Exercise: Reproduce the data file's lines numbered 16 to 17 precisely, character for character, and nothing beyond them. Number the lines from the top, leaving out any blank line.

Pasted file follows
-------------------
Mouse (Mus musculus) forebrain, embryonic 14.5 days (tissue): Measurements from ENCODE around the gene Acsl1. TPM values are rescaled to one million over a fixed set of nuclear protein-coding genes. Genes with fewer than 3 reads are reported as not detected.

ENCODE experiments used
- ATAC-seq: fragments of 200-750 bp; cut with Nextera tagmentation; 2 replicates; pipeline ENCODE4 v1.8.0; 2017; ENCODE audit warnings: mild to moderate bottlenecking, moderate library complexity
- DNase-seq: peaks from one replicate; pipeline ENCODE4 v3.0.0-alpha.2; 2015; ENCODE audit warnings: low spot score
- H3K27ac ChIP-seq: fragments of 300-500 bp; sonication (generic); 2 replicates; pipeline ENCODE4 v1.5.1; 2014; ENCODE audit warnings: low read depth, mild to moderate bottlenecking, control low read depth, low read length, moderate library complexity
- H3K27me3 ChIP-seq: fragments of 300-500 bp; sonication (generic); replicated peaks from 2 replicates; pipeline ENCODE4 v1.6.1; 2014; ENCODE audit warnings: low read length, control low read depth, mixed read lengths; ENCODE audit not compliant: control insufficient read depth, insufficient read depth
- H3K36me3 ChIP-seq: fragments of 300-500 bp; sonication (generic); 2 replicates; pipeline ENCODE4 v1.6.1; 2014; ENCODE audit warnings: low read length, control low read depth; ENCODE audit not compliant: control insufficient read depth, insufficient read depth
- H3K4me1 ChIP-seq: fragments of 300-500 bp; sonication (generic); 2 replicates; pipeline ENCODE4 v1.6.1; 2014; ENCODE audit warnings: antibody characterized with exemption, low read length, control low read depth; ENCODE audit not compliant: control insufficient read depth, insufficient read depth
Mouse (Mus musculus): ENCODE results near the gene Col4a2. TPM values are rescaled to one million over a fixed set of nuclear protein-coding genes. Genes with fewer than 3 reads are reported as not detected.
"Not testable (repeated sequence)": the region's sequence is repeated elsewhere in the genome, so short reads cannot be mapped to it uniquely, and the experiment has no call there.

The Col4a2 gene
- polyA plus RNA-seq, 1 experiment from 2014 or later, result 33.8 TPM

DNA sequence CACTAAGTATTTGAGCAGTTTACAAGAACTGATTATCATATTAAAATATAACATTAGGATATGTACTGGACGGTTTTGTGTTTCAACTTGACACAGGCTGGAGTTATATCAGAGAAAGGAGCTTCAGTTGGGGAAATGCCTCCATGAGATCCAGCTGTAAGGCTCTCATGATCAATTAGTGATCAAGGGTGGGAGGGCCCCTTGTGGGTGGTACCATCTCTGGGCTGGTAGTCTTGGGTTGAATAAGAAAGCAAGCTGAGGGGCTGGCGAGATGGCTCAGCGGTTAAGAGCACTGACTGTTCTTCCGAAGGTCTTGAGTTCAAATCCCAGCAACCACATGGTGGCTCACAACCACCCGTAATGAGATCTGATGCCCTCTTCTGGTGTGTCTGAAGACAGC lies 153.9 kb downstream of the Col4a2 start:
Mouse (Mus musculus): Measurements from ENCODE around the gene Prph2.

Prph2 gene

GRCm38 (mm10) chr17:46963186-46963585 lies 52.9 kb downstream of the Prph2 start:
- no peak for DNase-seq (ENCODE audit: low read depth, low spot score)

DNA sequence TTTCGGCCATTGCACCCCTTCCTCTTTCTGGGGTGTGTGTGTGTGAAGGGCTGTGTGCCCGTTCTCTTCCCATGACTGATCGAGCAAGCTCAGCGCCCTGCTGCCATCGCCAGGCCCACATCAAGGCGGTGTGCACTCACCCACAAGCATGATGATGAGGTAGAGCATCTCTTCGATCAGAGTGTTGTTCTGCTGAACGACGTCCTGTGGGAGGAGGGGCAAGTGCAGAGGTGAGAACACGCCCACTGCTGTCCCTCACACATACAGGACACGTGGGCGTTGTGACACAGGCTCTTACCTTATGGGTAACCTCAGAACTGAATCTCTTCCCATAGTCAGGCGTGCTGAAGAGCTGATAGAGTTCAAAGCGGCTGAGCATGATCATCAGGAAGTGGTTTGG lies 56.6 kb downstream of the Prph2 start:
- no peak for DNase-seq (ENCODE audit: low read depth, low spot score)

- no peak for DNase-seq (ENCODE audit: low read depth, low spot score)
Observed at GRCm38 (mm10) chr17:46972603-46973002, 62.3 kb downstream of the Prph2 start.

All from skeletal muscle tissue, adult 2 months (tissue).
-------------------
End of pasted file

GRCm38 (mm10) chr17:46963186-46963585 lies 52.9 kb downstream of the Prph2 start:
- no peak for DNase-seq (ENCODE audit: low read depth, low spot score)